State lawmakers are pushing a bill to prevent law enforcement from transferring people upon their release from prison to immigration detention.
Andrew Cuomo of New York and Gavin Newsom of California are embroiled in distinct political woes for their handling of the COVID-19 pandemic.
The Texas senator blasted California's electricity policy when that state faced blackouts last year, but now his own state is in the same boat.
After disability advocates pushed, people with health conditions that put them at high risk for severe cases of the coronavirus will soon be eligible for vaccines.
“I can’t stop thinking about the 40-something man who told me, ‘I can’t die like this. I just got engaged and have a 6-month-old baby.’ I encouraged him to be positive, but that didn’t stop him from dying two weeks later.”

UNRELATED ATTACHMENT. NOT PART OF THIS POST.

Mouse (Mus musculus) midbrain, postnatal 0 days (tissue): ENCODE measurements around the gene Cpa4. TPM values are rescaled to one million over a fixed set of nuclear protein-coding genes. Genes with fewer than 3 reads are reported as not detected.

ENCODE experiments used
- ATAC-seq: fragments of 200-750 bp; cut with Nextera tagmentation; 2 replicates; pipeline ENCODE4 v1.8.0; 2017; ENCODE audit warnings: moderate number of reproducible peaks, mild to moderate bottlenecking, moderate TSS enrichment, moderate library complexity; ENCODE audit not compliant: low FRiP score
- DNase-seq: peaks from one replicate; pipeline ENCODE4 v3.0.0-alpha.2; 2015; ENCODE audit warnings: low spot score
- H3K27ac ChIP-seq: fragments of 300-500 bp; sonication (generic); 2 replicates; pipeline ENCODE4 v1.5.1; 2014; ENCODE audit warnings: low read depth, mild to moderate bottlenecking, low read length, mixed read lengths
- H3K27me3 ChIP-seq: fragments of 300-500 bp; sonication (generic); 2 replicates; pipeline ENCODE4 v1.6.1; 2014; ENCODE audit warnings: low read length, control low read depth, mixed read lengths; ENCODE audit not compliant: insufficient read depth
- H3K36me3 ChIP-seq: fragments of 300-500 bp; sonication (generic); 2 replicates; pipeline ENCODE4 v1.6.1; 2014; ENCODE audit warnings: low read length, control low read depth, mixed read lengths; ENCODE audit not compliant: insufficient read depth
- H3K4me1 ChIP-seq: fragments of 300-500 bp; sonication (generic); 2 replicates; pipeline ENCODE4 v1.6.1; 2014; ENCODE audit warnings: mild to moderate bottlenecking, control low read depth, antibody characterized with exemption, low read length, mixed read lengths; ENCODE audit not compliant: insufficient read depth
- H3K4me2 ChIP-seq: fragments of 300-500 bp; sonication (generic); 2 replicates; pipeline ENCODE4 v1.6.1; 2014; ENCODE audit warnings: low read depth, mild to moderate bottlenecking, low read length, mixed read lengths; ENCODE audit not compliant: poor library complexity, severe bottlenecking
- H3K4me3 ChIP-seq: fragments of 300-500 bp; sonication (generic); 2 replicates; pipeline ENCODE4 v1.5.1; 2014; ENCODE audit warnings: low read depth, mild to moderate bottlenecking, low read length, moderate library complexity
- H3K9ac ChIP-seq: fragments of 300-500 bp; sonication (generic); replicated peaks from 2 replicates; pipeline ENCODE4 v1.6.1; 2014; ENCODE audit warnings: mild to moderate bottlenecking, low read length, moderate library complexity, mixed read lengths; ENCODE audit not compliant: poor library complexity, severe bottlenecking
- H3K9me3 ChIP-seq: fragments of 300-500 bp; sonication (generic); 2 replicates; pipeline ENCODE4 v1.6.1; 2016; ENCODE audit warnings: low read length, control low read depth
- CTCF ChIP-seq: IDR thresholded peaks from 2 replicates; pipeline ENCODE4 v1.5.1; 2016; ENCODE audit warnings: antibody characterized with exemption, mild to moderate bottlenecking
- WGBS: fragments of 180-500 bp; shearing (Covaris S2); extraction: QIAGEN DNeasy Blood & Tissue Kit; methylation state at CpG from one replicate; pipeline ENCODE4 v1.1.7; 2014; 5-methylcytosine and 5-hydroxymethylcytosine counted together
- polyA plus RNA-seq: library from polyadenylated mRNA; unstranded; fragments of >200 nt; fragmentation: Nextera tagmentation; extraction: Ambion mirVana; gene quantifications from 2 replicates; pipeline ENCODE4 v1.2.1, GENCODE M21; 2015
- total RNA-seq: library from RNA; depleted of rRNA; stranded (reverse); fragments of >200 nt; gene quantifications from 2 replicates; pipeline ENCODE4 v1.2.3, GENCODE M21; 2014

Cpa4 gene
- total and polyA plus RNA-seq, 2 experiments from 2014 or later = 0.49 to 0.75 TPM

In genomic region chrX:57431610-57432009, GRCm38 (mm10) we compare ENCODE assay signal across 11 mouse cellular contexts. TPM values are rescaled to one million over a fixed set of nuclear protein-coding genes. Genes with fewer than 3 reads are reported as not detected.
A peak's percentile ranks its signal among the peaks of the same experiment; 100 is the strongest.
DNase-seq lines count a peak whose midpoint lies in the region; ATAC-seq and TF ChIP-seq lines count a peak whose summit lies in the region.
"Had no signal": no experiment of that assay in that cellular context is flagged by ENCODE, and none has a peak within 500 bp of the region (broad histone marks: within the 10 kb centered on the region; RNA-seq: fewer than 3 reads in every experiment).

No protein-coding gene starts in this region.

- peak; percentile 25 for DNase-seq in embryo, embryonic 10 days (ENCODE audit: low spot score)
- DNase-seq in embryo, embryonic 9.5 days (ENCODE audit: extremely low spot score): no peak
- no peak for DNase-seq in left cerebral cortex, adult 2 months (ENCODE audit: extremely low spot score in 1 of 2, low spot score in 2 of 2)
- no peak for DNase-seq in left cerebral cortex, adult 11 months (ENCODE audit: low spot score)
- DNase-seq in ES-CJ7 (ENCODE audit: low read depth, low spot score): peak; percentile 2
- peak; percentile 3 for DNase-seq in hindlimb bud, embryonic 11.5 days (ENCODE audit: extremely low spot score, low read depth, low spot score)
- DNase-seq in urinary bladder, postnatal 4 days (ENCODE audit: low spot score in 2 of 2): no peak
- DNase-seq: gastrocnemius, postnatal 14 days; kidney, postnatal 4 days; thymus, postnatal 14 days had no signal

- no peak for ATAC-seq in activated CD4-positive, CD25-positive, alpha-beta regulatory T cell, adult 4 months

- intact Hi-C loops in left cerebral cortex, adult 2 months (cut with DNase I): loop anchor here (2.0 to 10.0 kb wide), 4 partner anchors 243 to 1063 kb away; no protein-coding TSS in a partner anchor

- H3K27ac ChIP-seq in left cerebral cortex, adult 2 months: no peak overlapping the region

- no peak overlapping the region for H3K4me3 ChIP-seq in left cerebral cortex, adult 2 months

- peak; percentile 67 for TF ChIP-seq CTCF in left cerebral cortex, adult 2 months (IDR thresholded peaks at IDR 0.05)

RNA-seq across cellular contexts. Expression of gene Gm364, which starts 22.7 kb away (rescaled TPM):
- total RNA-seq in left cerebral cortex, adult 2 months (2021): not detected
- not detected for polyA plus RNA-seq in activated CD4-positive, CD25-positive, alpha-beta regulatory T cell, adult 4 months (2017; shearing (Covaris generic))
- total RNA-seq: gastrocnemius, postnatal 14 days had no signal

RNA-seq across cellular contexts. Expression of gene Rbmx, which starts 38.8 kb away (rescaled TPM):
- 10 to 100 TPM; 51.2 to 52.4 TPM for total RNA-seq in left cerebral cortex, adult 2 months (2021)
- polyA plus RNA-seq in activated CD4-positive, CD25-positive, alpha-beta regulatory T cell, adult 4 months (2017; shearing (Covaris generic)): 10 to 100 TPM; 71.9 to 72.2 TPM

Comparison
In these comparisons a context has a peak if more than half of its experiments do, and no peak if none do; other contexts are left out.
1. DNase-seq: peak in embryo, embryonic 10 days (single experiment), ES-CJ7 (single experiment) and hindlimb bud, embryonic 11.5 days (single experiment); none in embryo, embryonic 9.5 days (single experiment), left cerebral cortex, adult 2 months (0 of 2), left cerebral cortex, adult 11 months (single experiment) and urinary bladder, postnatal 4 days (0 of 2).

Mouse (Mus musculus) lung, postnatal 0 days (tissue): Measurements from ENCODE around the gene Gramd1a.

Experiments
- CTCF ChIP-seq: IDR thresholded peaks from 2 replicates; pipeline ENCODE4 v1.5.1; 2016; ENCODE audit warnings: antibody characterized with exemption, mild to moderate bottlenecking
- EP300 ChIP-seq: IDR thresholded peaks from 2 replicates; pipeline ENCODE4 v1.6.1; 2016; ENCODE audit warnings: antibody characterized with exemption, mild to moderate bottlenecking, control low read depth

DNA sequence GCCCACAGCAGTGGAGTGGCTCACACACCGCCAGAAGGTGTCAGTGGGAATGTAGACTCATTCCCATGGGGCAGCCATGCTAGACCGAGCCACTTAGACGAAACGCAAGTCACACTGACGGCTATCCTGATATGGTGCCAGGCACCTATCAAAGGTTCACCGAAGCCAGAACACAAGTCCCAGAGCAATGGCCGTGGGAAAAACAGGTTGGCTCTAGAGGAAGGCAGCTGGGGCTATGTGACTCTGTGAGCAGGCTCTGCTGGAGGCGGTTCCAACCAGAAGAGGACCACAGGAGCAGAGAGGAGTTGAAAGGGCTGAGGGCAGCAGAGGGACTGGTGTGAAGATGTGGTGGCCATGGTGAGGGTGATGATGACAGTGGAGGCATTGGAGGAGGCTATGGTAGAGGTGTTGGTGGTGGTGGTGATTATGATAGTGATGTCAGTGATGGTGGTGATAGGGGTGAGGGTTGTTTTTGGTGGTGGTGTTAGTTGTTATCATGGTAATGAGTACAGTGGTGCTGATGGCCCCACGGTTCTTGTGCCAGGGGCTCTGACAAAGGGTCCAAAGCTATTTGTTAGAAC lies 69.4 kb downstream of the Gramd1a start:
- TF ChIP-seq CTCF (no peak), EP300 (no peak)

California led the nation in tough-on-crime policies 30 years ago, but in recent years has been among the states at the forefront of easing criminal penalties.
As the state moves to an age-based rollout for the COVID-19 vaccine, advocates worry that people who are unhoused or incarcerated will be left behind.
An inspector general report slammed corrections officials for a “public health disaster” in which over 2,000 incarcerated people got the coronavirus.
The California governor's administration is "out of touch with reality," former San Diego Mayor Kevin Faulconer said.
The recording shows the roadway suddenly ending with a jagged chunk suspended over an enormous hole.